Officials emphasized long-term trends at a news conference at Neval Thomas Elementary School in Ward 7 east of the Anacostia River. That school recorded double-digit gains in math and reading over the past year.
But citywide, progress was much slower.
In the District’s 123 traditional public schools, 46 percent of the students scored proficient in math, an increase of about 3 percentage points from the previous last year. Nearly 44 percent scored proficient in reading, an increase of 0.5 points.
“I can’t live or die by annual test scores,” D.C. Schools Chancellor Kaya Henderson said. “But I am completely and totally optimistic about results we are seeing.”
The small uptick in reading reverses two years of declines and is notable, Henderson said, because students and teachers were working with revised curriculum and tests that were aligned with more rigorous national standards.
Education experts believe schools across the country are likely to see students’ performance falter in coming years as national tests are rolled out that correspond to the tougher standards, which were adopted by all but a handful of states.
The city’s public charter schools posted a proficiency rate of about 55 percent in math, up a little more than 1 percentage point since last year.
But in reading, charter schools appear to have plateaued at about 49 percent, a number that has not risen significantly since 2009.
“We have to be honest and say the growth in reading has been smaller than we would like it,” said Brian W. Jones, chairman of the District of Columbia Public Charter School Board. “We can do better.”
He said that charter schools continue to outperform traditional public schools while serving a higher percentage of students from poverty.
The District must report test scores annually under the 2002 No Child Left Behind law, which set a controversial target that all children should pass grade-level tests by 2014.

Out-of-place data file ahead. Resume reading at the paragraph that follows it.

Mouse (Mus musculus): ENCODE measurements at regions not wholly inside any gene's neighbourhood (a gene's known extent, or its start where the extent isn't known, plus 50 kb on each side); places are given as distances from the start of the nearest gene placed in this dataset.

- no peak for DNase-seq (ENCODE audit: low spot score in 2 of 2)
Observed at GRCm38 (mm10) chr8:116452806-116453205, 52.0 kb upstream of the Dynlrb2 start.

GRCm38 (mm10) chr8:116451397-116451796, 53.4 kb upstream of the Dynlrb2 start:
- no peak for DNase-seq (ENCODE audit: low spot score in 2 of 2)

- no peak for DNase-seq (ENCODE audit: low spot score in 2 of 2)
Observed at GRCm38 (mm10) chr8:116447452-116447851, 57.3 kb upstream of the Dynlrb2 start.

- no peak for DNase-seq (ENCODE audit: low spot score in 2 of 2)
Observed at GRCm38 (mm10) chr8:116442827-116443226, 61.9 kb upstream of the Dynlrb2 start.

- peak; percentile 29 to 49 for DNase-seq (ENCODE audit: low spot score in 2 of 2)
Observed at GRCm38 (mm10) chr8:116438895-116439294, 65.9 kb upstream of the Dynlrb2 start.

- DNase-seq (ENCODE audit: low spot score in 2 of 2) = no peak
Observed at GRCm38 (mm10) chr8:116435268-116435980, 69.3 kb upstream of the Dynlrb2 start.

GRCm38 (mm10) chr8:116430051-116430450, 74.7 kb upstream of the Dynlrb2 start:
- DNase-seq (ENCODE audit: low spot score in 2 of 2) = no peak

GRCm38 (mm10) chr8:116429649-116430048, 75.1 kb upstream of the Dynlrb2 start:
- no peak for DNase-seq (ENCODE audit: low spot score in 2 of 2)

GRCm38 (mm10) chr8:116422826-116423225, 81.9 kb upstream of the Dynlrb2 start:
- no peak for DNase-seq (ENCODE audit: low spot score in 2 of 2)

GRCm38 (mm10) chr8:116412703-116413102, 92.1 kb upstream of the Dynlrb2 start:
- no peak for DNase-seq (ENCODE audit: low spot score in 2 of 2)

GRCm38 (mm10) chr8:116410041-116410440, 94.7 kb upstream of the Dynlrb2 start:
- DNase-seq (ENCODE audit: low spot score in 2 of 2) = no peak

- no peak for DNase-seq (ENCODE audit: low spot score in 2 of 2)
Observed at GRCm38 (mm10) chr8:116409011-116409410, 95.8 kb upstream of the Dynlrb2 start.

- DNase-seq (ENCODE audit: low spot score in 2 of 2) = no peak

This year, the District, along with Maryland and Virginia, obtained a federal waiver from that provision by offering alternative targets for improving performance.
The city’s new goal is to cut failure rates in half by 2017 so that 73 percent of students in public schools are proficient in reading and 74 percent are proficient in math.
Over the next two years, the city also will begin holding schools accountable for meeting targets in science.
This year, 40 percent of traditional public school students scored proficient on science tests, up 5 percentage points from the previous year. For charter students, the proficiency rate was 44 percent, down 1 point.
The city made impressive progress on test scores in 2008 and 2009, a feat that has not been repeated since. The city’s inspector general, aided by federal Department of Education authorities, has spent more than a year investigating whether some gains from that period were the result of cheating. The investigation continues.
D.C. education officials have said their progress over time is attributable to fundamental improvements to the curriculum and the teaching corps.
D.C. Mayor Vincent C. Gray (D) lauded “steady progress” the public schools are making and anticipated future results would show more dramatic gains as the city’s investments in early childhood education pay off.
Results released Thursday showed that by third grade, students who attended pre-kindergarten were slightly more likely to be proficient in math and reading. The difference was evident across racial and ethnic groups.
Gray said in a press statement that the gains are “proof-positive of the impact Pre-K participation is having on education in the District of Columbia.”